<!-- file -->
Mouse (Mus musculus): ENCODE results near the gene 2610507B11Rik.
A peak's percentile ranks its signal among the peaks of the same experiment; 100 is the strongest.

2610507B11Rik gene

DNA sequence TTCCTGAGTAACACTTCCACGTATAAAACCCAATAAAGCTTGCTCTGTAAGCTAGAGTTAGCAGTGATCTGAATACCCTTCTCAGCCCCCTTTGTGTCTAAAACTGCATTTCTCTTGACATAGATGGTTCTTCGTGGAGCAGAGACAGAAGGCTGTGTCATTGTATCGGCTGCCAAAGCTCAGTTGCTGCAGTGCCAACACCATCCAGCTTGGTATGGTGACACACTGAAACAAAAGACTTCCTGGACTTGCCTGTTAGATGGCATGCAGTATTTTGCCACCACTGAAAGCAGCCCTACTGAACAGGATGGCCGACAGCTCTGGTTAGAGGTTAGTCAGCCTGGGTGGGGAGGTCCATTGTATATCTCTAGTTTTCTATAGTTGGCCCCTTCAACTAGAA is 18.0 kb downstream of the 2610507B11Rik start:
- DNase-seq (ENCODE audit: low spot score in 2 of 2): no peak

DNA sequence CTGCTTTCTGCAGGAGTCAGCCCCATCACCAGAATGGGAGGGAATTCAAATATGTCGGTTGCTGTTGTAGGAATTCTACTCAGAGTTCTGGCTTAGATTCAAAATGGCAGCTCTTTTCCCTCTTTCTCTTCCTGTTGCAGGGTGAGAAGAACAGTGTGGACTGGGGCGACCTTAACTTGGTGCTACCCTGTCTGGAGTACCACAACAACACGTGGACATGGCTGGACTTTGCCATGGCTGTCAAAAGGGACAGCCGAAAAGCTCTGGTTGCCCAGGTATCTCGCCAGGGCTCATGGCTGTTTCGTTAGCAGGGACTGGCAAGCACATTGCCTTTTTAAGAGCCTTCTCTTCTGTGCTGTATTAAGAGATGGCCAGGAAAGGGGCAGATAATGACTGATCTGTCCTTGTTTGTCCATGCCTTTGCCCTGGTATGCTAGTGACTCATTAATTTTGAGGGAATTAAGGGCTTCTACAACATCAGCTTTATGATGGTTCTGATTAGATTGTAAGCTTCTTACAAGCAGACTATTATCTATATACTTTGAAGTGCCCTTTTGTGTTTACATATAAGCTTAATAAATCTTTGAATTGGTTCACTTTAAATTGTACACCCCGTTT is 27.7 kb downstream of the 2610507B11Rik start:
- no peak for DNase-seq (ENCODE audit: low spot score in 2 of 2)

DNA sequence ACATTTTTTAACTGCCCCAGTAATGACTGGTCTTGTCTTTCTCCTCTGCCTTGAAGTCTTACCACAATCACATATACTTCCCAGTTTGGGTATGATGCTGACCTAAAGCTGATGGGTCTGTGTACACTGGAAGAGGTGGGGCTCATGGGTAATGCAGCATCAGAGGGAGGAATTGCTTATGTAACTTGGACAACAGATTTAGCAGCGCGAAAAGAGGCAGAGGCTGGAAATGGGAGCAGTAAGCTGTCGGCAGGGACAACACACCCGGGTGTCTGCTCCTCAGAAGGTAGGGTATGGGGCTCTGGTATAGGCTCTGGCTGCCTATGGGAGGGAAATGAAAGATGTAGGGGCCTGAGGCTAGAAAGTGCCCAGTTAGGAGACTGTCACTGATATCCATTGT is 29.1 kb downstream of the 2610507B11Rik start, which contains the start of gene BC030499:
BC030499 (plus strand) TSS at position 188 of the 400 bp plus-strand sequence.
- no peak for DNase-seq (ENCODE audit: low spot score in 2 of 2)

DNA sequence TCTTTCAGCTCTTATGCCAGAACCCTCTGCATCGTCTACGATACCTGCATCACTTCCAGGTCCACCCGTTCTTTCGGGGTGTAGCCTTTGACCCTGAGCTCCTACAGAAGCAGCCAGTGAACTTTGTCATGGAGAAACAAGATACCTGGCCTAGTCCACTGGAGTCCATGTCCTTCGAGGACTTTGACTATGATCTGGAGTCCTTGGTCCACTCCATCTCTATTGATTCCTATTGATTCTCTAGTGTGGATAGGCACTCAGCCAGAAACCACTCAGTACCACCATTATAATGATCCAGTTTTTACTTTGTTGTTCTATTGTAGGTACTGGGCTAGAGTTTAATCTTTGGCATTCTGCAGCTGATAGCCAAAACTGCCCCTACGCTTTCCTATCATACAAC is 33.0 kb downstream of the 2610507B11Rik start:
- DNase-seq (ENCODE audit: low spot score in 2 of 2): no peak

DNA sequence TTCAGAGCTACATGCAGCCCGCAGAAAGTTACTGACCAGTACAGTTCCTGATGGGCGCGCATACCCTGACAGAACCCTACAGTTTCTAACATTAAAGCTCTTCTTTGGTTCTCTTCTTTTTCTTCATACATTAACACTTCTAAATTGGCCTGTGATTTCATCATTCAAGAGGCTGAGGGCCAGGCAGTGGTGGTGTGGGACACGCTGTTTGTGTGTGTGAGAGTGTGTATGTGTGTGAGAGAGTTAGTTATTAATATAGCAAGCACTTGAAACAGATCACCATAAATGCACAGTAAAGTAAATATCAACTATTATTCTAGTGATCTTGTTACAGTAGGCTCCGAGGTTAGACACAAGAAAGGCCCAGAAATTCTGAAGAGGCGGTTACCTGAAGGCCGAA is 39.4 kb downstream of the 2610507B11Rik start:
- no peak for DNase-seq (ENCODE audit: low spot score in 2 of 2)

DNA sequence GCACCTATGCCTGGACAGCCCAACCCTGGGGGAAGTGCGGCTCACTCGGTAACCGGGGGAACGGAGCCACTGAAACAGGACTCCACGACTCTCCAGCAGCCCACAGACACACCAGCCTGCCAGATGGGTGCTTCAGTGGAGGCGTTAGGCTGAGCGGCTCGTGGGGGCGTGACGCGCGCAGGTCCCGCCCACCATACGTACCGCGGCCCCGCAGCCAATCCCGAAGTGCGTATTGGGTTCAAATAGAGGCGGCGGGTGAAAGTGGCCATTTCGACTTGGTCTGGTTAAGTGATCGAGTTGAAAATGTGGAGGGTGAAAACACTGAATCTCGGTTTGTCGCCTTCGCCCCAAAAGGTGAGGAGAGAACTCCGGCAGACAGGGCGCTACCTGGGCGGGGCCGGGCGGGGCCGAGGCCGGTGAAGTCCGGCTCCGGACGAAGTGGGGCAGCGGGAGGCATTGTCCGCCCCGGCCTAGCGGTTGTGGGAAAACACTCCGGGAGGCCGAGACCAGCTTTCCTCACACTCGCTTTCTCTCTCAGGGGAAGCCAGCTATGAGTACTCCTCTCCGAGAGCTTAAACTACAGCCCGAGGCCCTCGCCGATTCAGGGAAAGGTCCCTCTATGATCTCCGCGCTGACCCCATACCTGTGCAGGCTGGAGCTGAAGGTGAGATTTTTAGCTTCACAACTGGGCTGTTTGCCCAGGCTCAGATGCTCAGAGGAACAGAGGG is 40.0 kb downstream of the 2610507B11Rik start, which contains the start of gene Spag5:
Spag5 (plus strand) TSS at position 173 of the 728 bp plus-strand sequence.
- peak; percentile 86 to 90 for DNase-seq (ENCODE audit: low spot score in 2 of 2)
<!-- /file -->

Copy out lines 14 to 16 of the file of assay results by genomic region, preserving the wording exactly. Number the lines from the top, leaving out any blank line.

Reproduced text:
- no peak for DNase-seq (ENCODE audit: low spot score in 2 of 2)

DNA sequence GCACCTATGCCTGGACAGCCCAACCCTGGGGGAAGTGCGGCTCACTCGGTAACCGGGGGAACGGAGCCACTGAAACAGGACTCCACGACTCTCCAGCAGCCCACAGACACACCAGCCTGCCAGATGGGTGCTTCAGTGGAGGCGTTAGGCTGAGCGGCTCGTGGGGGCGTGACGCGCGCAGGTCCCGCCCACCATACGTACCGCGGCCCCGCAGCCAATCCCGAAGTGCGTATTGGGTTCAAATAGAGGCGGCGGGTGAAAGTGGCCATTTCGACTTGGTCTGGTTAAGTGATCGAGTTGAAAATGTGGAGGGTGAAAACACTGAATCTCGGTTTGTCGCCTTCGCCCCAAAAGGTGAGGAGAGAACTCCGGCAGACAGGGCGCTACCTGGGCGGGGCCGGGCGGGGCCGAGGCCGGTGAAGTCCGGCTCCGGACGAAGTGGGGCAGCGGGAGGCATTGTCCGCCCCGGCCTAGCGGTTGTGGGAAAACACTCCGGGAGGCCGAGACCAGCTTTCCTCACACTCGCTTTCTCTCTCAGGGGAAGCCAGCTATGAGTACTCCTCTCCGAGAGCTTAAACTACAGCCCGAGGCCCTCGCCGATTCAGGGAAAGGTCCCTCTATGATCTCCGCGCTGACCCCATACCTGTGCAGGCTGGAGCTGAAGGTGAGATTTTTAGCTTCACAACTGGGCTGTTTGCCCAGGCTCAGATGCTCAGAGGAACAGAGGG is 40.0 kb downstream of the 2610507B11Rik start, which contains the start of gene Spag5:
Spag5 (plus strand) TSS at position 173 of the 728 bp plus-strand sequence.